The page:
Professor Bottomley died on November 8, 1956. He had taken a seven-week leave of absence due to illness, but returned to campus two days before his death and worked right up to his last day. Quite appropriately, he rests alongside his wife on a hillside in the city’s most beautifully landscaped cemetery, Spring Grove. As a testament to his contributions in the field of landscape architecture, in 2000 Bottomley was included in the publication Pioneers of American Landscape Design, available in the DAAP Library reference collection.
The College of Applied Arts and eventually DAAP continued to offer a few courses in Landscape Design as electives in its Architecture program, but it was not until 1978 that students were again able to concentrate in the area with the introduction of a Horticulture curriculum in the Evening College’s Associate and Bachelor of Science degree programs. The program grew steadily, becoming part of the newly formed College of Evening and Continuing Education. When CECE closed in 2002, the program was moved to the College of Applied Science. With the consolidation of programs from CAS to other areas in 2009, the program went full circle, returning to the College of Design, Architecture, Art, and Planning. A certificate program in Landscape Design is now part of their Horticultural curriculum. Professor Bottomley would be happy to see that the program that he led and nurtured is back home.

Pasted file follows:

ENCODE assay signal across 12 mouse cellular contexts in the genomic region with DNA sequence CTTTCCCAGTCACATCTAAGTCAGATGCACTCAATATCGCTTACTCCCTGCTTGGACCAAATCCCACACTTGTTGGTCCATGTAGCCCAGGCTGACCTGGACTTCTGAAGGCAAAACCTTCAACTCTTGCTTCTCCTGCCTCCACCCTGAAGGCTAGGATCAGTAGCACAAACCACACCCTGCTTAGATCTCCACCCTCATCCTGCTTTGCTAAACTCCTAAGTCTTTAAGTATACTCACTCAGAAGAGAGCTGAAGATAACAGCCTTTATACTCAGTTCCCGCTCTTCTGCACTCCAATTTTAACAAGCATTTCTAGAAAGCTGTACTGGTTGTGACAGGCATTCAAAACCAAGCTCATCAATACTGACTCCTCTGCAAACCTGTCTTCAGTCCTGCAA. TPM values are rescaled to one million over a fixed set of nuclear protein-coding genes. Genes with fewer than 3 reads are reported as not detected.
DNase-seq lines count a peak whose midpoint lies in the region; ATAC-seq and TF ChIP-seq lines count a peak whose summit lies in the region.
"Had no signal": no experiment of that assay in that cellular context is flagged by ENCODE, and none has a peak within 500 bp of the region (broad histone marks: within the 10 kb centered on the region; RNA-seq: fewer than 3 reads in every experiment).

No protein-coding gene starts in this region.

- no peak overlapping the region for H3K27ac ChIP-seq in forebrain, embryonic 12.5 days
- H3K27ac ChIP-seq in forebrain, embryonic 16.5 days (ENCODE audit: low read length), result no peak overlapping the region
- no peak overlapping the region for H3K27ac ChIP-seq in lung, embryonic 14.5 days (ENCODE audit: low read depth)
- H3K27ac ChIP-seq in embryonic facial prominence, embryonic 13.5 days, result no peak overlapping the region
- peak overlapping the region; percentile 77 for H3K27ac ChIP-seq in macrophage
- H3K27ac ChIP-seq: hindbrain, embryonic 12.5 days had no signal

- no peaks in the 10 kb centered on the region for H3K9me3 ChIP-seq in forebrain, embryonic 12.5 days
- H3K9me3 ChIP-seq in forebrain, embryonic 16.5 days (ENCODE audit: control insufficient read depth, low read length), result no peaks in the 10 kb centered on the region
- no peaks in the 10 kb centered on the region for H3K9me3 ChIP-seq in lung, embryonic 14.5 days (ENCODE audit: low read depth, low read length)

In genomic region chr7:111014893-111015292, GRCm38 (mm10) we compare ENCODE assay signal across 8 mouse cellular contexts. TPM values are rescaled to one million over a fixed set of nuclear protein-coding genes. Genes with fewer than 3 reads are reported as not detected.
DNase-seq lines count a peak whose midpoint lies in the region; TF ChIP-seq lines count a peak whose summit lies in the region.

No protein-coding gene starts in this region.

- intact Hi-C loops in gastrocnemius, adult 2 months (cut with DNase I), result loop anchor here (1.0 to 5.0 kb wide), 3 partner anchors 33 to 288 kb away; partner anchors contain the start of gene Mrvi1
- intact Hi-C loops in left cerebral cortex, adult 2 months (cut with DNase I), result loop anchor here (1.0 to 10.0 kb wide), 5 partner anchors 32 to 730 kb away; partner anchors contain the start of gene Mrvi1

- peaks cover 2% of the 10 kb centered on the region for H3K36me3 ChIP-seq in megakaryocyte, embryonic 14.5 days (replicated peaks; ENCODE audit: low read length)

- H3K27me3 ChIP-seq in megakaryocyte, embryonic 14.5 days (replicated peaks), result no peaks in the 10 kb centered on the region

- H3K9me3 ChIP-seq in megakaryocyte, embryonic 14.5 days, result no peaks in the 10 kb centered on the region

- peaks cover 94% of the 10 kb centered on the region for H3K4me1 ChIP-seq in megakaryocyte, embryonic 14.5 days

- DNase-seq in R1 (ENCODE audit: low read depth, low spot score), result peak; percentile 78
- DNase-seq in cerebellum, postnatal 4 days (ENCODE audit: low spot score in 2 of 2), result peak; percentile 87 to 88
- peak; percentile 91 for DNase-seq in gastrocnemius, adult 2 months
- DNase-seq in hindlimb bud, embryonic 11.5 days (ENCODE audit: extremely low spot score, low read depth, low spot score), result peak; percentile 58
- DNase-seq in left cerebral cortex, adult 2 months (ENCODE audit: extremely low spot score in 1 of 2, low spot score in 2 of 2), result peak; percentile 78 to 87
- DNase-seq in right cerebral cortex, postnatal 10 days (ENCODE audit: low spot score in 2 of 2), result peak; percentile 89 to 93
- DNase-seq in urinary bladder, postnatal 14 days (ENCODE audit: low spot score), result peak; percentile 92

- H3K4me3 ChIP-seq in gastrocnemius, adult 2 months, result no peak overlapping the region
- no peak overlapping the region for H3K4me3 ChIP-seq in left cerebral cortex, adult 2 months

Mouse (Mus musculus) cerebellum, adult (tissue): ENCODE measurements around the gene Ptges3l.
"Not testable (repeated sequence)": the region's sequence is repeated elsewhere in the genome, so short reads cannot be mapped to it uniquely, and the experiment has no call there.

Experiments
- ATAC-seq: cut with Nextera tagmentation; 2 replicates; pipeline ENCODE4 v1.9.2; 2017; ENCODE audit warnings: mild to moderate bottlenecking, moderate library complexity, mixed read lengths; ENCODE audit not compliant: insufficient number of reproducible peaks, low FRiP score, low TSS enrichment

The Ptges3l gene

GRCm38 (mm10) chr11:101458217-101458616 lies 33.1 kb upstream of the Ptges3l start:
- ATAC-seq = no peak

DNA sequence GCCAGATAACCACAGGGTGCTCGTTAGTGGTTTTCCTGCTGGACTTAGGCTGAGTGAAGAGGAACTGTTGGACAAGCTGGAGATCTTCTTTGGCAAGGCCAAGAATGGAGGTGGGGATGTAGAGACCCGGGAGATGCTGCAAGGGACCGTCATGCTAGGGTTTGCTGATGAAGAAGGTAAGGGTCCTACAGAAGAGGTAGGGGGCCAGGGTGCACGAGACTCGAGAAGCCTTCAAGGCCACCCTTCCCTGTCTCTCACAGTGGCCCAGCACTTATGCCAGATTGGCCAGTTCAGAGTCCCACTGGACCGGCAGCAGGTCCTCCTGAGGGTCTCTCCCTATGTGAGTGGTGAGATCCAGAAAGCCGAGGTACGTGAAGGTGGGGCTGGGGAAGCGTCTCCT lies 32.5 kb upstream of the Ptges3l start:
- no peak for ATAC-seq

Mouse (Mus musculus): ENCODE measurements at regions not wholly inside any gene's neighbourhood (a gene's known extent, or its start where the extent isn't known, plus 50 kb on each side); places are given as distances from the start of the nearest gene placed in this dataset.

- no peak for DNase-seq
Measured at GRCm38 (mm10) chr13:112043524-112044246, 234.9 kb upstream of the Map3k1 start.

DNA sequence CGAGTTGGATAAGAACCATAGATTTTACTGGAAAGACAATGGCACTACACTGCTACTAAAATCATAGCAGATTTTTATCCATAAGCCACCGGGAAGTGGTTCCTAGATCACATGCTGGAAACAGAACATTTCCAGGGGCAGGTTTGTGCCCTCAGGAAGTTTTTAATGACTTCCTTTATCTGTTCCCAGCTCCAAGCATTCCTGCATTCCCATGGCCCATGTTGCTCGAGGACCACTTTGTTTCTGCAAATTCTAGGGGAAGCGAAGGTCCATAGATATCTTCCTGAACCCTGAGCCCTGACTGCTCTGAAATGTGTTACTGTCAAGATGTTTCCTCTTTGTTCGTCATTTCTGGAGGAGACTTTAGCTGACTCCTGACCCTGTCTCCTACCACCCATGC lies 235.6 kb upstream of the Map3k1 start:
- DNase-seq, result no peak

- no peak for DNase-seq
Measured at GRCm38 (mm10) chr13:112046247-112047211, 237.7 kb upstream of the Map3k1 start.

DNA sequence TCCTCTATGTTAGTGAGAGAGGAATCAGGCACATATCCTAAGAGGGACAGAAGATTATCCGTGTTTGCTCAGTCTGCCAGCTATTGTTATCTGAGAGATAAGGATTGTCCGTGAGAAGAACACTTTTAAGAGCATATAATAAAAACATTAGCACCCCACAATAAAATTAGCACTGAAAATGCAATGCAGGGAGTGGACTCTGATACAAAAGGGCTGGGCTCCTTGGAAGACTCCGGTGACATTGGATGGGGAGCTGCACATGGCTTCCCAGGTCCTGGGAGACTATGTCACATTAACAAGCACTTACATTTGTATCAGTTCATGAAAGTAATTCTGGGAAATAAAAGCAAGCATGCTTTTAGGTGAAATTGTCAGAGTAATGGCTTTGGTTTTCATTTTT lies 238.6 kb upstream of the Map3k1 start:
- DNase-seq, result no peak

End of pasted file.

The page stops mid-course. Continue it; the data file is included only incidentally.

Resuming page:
In 1974, Bottomley’s wife Esther donated her husband’s papers to the University Archives. The seven-box collection includes 119 of his original pencil and ink drawings of landscape designs, most of which were prepared for the publication of his 1948 book New Designs of Small Properties, as well as articles and lecture notes, material from two books on which he collaborated, miscellaneous papers, and slides. A complete finding aid is available on OhioLINK’s Finding Aid Repository. For further information on the Archives & Rare Books Library and its holdings, please call 513.556.1959, email firstname.lastname@example.org, or visit the website at http://www.libraries.uc.edu/libraries/arb/index.html.
*Register of the President’s Conference on Home Building and Home Ownership (1931 : Washington, D.C.) Records, 1931-1932, Hoover Institution Archives, Stanford University